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The Salt

Don't Cut Those Trees — Big Food Might Be Watching

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Cattle graze in pasture formed by cleared rainforest land in Pará, Brazil. A new online tool makes it easier for food companies to detect this kind of land-clearing by their suppliers.
Education Images/Universal Images Group, Universal Images Group via Getty

Cattle graze in pasture formed by cleared rainforest land in Pará, Brazil. A new online tool makes it easier for food companies to detect this kind of land-clearing by their suppliers.

Brazilian scientists are reporting a sharp increase this year in the clearing of forests in the Amazon. That's bad news for endangered ecosystems, as well as the world's climate. Deforestation releases large amounts of heat-trapping carbon dioxide.

It's also a setback for big food companies that have pledged to preserve those forests — or at least to boycott suppliers that clear forests in order to raise crops or graze cattle. "Traders such as Cargill, Bunge, or Louis Dreyfus; consumer good manufacturers such as Mondelēz or Procter & Gamble or Unilever; retailers such as Walmart and McDonald's — all the major brands have made those commitments," says Luiz Amaral, director of global solutions for commodities and finance at the World Resources Institute.

Most of the companies promised to cut all links to deforestation by 2020, but few are likely to make that deadline. Turns out, it's really hard for companies to ensure that none of their raw materials came from recently cleared land.

So Amaral and his colleagues just created a new online tool for companies to use. They call it Global Forest Watch Pro.

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Amaral works in Brazil. I'm in Washington, D.C. But with the magic of computer screen-sharing, he can show me exactly how it works.

Amaral pulls up an image of the globe. This particular image shows which areas are covered by trees. Amaral calls it "the Google Maps of forests."

This map is created from data collected by satellites operated by NASA. One satellite scans the entire planet every week, constantly updating this map.
So it's possible to tell whether trees disappear from one week to the next. Another satellite monitors the entire globe for fires.

Researchers at the University of Maryland created software to filter this flood of data and detect the signals of deforestation. "The key innovation here is that the computer is doing all that work for us, constantly looking at those images as they're being taken, to identify if something changed in the tree cover; if there is a fire in that area," Amaral says.

Then Amaral shows me how to use this tool to monitor specific farms. "I uploaded 22 cattle farms in Brazil," he says. These farms show up as highlighted areas in one region of Brazil.

These are real farms. Amaral got their information from a public database of land ownership in Brazil. With a few mouse clicks, we see how much of each farm is covered with trees and how that area has changed.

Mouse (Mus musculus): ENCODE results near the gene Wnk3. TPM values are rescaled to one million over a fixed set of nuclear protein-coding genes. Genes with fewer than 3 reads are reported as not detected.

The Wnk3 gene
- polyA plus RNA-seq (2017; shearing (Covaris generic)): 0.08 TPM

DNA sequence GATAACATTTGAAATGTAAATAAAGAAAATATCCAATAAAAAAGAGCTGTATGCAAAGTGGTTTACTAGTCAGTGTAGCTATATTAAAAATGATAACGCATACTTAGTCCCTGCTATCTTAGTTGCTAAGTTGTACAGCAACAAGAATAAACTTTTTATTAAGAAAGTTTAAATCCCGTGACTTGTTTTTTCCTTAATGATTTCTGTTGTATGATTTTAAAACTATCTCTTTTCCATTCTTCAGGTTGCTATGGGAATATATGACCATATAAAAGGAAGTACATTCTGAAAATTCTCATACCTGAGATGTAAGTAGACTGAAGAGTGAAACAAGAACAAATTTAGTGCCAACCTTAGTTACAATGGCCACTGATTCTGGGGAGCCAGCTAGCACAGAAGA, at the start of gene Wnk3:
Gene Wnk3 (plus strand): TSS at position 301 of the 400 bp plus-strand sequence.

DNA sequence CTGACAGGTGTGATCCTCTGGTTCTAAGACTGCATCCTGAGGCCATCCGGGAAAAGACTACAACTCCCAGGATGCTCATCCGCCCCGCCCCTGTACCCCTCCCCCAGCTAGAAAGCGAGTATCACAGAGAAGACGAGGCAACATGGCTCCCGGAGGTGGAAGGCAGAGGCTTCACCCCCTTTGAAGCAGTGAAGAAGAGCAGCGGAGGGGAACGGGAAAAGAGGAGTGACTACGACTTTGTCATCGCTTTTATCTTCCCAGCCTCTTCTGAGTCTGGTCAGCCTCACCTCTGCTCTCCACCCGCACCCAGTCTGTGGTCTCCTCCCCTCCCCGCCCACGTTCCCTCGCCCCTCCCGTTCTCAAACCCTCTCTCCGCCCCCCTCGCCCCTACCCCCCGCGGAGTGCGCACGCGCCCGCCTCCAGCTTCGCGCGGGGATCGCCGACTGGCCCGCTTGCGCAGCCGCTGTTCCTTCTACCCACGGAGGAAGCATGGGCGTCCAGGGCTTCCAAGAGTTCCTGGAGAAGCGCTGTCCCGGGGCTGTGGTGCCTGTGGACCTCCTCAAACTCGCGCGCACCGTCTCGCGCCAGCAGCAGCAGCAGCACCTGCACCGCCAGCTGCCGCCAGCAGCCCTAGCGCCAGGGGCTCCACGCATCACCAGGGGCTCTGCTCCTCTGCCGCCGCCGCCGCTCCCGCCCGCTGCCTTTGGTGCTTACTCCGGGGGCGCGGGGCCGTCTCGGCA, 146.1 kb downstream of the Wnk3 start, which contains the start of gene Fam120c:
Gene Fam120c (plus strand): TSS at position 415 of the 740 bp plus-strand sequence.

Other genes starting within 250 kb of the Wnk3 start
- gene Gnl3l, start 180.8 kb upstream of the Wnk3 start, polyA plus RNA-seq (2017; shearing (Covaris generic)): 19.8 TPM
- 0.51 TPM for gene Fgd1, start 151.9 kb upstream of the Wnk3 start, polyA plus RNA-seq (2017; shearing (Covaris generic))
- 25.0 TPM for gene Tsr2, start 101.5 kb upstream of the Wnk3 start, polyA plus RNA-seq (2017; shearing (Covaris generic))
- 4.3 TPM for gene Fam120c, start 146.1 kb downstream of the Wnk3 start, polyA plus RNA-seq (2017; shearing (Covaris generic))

He points out one 40,000-acre-farm. Half of it is covered in forests. But we can also see that, 15 years ago, the whole thing was forest. We zoom in closer. We can see exactly where trees disappeared in this part of Brazil.

"So you can see here that almost all the tree cover loss within this region actually happened within this specific farm here," he says.

The boundary of this farm, in fact, lines up almost exactly with the area of deforestation. It looks like intentional forest-clearing, not a wildfire.

"That would be exactly my assumption," Amaral says.

In a similar way, a food company can enter the locations of farms from which it buys raw materials. Global Forest Watch Pro then will send an alert whenever it detects deforestation within that area.

The company Mondelēz International, which makes Oreo cookies and Triscuit crackers, already is using it. "I think it's actually extremely important," says Jonathan Horrell, the company's director of global sustainability. "The tool enables you to understand what's actually happening in real time."

Mondelēz has pledged to cut its greenhouse emissions. But when it did an audit of those emissions, it realized that fuel-burning factories and trucks were not the biggest part of its carbon footprint. "It's actually the carbon emissions that are linked to deforestation — forests being cut down in order to produce raw materials that we use in our products," he says.

Those raw materials include palm oil from plantations in Indonesia, and cocoa farms in West Africa.

Companies that want to use Global Forest Watch Pro have to figure out exactly where their suppliers are, and that can be difficult.

Mondelēz is doing this with cocoa farms. "As of the end of 2018, we'd mapped 90,000 farms in Ghana and Côte d'Ivoire, which are the most important sources of cocoa in our supply chain," he says. Mondelēz and other companies also monitor land that's close to mills where they buy palm oil.

This is easier to do when companies buy food directly from local producers, as is often the case with cocoa and palm oil. In other cases, though, products move through a long chain of intermediary companies. Farmers who raise cattle may sell them to a local slaughterhouse, not directly to McDonald's.

Yet Luiz Amaral, from the World Resources Institute, says even local slaughterhouses can use this new online tool. The beauty of this tool, he says, is that it's so cheap and easy to use. In fact, WRI has persuaded one slaughterhouse in Paraguay to sign up for an account.

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